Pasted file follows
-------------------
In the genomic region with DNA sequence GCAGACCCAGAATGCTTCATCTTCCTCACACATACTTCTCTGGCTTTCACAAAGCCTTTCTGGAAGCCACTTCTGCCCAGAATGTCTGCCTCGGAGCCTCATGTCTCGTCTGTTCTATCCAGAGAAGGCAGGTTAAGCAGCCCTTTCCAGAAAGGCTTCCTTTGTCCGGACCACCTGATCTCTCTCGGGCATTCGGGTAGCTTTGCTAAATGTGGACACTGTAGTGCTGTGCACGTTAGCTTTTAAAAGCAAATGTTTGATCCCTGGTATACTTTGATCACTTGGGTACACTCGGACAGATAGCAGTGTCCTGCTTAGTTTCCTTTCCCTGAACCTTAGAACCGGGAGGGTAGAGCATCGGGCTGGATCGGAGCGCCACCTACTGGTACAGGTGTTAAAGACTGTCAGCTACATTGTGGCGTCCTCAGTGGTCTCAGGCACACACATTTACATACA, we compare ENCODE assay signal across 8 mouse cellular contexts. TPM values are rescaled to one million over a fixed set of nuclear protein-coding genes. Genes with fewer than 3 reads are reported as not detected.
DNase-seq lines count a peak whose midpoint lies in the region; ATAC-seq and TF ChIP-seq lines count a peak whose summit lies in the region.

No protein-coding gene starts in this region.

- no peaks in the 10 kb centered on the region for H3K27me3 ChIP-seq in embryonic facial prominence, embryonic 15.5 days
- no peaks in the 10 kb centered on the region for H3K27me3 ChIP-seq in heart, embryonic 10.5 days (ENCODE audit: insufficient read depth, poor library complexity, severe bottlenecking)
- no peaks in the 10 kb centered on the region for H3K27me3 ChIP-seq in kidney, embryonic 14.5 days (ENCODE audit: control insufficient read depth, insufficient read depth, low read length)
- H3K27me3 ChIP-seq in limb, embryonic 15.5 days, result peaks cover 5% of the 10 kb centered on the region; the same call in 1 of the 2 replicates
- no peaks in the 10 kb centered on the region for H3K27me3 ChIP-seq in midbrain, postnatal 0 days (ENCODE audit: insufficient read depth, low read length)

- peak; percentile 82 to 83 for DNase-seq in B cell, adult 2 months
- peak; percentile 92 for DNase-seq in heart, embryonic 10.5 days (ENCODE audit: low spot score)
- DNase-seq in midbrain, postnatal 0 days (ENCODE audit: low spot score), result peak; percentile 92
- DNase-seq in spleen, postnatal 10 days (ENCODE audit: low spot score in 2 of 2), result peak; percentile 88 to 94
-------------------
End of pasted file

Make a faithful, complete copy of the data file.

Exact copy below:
In the genomic region with DNA sequence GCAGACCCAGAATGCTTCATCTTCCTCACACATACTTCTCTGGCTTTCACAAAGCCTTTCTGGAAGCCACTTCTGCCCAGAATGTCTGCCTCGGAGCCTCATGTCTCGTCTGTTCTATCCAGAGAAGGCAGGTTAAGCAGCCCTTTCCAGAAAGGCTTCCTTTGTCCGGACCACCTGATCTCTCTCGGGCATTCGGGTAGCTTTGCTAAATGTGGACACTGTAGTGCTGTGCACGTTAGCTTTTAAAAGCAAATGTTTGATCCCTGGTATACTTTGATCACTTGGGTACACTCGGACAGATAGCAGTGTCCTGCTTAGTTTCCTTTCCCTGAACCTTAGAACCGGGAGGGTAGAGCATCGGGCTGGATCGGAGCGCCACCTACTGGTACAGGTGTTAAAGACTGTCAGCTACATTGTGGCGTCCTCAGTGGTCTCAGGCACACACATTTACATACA, we compare ENCODE assay signal across 8 mouse cellular contexts. TPM values are rescaled to one million over a fixed set of nuclear protein-coding genes. Genes with fewer than 3 reads are reported as not detected.
DNase-seq lines count a peak whose midpoint lies in the region; ATAC-seq and TF ChIP-seq lines count a peak whose summit lies in the region.

No protein-coding gene starts in this region.

- no peaks in the 10 kb centered on the region for H3K27me3 ChIP-seq in embryonic facial prominence, embryonic 15.5 days
- no peaks in the 10 kb centered on the region for H3K27me3 ChIP-seq in heart, embryonic 10.5 days (ENCODE audit: insufficient read depth, poor library complexity, severe bottlenecking)
- no peaks in the 10 kb centered on the region for H3K27me3 ChIP-seq in kidney, embryonic 14.5 days (ENCODE audit: control insufficient read depth, insufficient read depth, low read length)
- H3K27me3 ChIP-seq in limb, embryonic 15.5 days, result peaks cover 5% of the 10 kb centered on the region; the same call in 1 of the 2 replicates
- no peaks in the 10 kb centered on the region for H3K27me3 ChIP-seq in midbrain, postnatal 0 days (ENCODE audit: insufficient read depth, low read length)

- peak; percentile 82 to 83 for DNase-seq in B cell, adult 2 months
- peak; percentile 92 for DNase-seq in heart, embryonic 10.5 days (ENCODE audit: low spot score)
- DNase-seq in midbrain, postnatal 0 days (ENCODE audit: low spot score), result peak; percentile 92
- DNase-seq in spleen, postnatal 10 days (ENCODE audit: low spot score in 2 of 2), result peak; percentile 88 to 94